On Amgen’s Agenda: Bring Biologics To Primary Care
The big biotech is investing heavily in two late-stage drugs – one for high cholesterol and the other for osteoporosis – that will test its ability to expand its specialty marketing savvy into primary care markets. Denosumab, launched in 2010 for osteoporosis under the brand name Prolia, was a first step, but investors see bigger opportunities ahead.
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The addition of Onyx’s cancer drugs to Amgen’s portfolio will fill a near-term sales gap for the big biotech and reinforce the company as a major oncology player. But Amgen will need to execute expertly on the merger if it is to transform itself into a high-growth biotech.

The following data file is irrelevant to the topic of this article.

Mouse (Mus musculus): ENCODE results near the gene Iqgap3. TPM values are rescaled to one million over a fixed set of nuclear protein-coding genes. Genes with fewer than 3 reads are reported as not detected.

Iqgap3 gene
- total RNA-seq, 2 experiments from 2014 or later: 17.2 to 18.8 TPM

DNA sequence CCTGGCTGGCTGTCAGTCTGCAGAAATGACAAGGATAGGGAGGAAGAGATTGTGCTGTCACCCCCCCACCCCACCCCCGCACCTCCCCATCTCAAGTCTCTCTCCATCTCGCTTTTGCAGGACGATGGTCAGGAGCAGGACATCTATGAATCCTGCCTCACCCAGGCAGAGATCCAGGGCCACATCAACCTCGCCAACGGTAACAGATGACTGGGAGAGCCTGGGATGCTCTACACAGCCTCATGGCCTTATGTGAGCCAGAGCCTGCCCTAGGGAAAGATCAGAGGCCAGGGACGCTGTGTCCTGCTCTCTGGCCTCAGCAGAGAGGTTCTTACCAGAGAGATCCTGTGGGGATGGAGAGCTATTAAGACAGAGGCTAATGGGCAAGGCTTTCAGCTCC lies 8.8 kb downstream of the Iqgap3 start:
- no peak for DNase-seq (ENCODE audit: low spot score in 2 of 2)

New bone-targeted agents for osteoporosis must clear significant obstacles to succeed in a highly generic market, but safety concerns with established agents like bisphosphonates and calcitonin offer a foothold. Phase III anabolic candidates from Amgen and Radius Health aim to build new bone, the holy grail of osteoporosis treatment, but R&D in new anti-resorptive mechanisms to halt bone breakdown also continues.
Amid growing concern over the quality of Merck’s late-stage pipeline, CEO Frazier made a decisive move to change the R&D leadership; Former Amgen R&D head Perlmutter will succeed Merck Research Laboratories President Kim in April.